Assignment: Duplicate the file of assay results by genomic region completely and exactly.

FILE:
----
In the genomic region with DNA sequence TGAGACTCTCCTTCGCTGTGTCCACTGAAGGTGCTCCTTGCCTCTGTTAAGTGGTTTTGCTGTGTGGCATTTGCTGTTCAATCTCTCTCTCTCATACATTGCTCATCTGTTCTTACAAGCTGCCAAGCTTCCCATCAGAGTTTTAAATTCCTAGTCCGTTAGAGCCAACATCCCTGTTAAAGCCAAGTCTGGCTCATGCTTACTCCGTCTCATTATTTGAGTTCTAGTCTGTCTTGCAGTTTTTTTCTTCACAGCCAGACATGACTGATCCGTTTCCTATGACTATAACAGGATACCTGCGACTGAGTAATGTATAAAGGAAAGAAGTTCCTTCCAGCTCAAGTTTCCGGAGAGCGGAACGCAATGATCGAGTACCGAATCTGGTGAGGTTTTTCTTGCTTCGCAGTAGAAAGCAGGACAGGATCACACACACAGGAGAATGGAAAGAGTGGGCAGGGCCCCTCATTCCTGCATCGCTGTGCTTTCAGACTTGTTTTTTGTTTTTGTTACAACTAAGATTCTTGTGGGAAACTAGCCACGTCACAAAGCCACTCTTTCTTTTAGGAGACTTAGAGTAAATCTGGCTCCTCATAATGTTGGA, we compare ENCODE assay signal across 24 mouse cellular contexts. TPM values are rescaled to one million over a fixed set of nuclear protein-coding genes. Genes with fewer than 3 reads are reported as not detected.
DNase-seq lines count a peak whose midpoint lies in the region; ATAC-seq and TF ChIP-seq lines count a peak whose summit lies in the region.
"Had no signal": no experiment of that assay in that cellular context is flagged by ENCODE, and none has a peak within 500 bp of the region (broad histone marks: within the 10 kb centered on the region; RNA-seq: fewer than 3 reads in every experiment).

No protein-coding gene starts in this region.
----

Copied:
In the genomic region with DNA sequence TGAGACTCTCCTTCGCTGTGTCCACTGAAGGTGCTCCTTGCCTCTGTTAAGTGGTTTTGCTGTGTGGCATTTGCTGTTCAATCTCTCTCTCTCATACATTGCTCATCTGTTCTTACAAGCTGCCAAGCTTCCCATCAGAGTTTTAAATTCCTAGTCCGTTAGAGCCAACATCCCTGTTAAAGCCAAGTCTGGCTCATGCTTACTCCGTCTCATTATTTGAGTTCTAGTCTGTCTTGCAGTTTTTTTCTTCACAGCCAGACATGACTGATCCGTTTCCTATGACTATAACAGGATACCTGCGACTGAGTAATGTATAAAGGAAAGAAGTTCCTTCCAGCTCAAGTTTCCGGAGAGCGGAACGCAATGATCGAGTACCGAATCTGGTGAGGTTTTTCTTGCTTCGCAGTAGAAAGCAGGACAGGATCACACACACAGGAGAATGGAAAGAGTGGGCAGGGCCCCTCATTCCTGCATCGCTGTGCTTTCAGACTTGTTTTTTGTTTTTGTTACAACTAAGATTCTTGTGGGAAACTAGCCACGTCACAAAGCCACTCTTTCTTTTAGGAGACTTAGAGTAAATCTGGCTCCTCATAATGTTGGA, we compare ENCODE assay signal across 24 mouse cellular contexts. TPM values are rescaled to one million over a fixed set of nuclear protein-coding genes. Genes with fewer than 3 reads are reported as not detected.
DNase-seq lines count a peak whose midpoint lies in the region; ATAC-seq and TF ChIP-seq lines count a peak whose summit lies in the region.
"Had no signal": no experiment of that assay in that cellular context is flagged by ENCODE, and none has a peak within 500 bp of the region (broad histone marks: within the 10 kb centered on the region; RNA-seq: fewer than 3 reads in every experiment).

No protein-coding gene starts in this region.